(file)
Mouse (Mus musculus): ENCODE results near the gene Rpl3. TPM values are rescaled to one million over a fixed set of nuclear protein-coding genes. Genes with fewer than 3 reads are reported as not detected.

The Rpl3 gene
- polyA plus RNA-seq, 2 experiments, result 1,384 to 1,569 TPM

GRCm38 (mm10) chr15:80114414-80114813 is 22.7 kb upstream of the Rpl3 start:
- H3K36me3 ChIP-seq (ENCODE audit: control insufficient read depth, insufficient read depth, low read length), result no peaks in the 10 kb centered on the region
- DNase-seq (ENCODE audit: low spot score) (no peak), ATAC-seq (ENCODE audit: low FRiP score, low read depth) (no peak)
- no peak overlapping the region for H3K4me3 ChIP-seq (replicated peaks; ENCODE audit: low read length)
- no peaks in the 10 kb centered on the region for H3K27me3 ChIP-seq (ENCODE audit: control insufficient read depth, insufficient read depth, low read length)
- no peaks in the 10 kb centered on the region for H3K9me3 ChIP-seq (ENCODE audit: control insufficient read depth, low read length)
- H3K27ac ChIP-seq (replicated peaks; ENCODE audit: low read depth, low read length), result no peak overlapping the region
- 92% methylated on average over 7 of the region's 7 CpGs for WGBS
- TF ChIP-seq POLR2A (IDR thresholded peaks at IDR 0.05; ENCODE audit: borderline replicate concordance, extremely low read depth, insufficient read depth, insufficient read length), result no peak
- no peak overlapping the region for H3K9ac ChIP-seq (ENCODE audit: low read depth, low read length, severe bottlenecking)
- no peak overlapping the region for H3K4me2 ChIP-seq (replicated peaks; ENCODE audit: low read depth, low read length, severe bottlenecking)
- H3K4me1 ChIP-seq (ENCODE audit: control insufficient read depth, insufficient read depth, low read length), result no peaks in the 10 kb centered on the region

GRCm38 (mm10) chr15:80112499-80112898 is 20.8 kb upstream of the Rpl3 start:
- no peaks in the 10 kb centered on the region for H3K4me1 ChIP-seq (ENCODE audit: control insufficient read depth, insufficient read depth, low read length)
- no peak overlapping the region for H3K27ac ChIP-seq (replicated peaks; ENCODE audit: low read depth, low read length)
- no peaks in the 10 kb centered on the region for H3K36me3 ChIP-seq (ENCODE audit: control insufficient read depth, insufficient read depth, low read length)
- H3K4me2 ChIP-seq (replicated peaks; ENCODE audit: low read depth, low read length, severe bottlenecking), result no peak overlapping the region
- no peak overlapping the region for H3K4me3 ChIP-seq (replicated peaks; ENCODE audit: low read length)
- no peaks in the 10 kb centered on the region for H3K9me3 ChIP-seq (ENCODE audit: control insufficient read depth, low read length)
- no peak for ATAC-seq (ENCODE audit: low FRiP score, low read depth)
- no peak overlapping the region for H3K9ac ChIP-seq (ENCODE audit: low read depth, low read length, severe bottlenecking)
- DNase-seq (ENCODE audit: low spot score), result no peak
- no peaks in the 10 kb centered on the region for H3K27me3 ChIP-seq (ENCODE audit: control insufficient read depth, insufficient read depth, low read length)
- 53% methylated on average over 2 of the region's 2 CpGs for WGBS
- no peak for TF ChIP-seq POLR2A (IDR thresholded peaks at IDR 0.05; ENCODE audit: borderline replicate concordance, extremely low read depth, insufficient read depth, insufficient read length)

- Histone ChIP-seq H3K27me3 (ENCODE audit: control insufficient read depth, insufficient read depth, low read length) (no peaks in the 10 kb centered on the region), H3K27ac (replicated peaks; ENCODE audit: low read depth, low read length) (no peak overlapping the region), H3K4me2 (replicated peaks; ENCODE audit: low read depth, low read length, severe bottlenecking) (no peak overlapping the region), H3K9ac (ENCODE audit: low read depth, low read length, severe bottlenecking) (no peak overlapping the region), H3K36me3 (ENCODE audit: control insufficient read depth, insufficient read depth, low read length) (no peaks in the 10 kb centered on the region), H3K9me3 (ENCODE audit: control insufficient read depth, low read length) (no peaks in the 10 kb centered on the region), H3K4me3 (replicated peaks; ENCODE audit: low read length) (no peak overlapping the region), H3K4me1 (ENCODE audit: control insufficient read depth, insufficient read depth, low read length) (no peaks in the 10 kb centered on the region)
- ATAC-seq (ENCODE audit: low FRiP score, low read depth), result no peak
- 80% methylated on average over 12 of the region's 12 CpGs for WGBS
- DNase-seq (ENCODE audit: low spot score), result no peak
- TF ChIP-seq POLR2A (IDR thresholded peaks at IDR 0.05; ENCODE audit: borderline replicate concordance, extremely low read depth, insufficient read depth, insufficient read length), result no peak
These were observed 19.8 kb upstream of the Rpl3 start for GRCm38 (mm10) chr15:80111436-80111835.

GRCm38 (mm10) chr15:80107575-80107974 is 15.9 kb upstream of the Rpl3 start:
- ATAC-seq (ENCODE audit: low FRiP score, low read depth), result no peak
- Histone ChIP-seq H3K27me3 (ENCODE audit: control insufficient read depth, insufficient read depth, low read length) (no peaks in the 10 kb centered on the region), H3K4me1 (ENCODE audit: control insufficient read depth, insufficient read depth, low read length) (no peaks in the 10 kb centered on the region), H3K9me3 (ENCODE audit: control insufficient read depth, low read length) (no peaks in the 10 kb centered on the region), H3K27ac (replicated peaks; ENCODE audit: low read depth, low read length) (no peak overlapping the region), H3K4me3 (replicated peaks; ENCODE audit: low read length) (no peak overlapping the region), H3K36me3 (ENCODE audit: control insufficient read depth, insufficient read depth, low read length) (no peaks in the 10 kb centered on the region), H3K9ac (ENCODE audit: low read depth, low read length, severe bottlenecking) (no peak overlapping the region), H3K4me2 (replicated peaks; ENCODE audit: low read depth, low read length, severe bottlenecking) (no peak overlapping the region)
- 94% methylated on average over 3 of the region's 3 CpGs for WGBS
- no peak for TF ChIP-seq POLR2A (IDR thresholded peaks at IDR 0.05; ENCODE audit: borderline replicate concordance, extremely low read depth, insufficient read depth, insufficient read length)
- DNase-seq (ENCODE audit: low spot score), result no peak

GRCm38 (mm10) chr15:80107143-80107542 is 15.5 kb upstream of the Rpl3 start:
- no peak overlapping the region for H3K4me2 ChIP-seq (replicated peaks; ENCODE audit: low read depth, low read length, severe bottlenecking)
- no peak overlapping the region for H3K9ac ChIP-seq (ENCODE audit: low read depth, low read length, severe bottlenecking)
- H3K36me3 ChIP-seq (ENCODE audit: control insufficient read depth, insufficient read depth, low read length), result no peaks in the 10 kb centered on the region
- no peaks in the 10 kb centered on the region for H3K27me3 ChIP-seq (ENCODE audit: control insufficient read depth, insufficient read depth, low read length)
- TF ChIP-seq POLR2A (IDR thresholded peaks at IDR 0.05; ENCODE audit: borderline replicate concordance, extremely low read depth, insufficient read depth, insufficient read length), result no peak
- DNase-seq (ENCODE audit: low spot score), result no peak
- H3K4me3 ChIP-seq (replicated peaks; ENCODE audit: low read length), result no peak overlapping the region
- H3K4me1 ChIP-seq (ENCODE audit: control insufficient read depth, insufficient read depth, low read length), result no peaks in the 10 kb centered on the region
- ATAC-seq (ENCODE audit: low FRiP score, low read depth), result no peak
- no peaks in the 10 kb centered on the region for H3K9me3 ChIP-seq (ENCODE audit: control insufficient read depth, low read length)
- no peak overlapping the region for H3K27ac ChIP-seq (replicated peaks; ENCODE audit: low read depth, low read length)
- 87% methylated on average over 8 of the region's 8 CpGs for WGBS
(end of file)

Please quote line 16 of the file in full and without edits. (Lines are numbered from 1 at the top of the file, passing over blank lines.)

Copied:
GRCm38 (mm10) chr15:80112499-80112898 is 20.8 kb upstream of the Rpl3 start: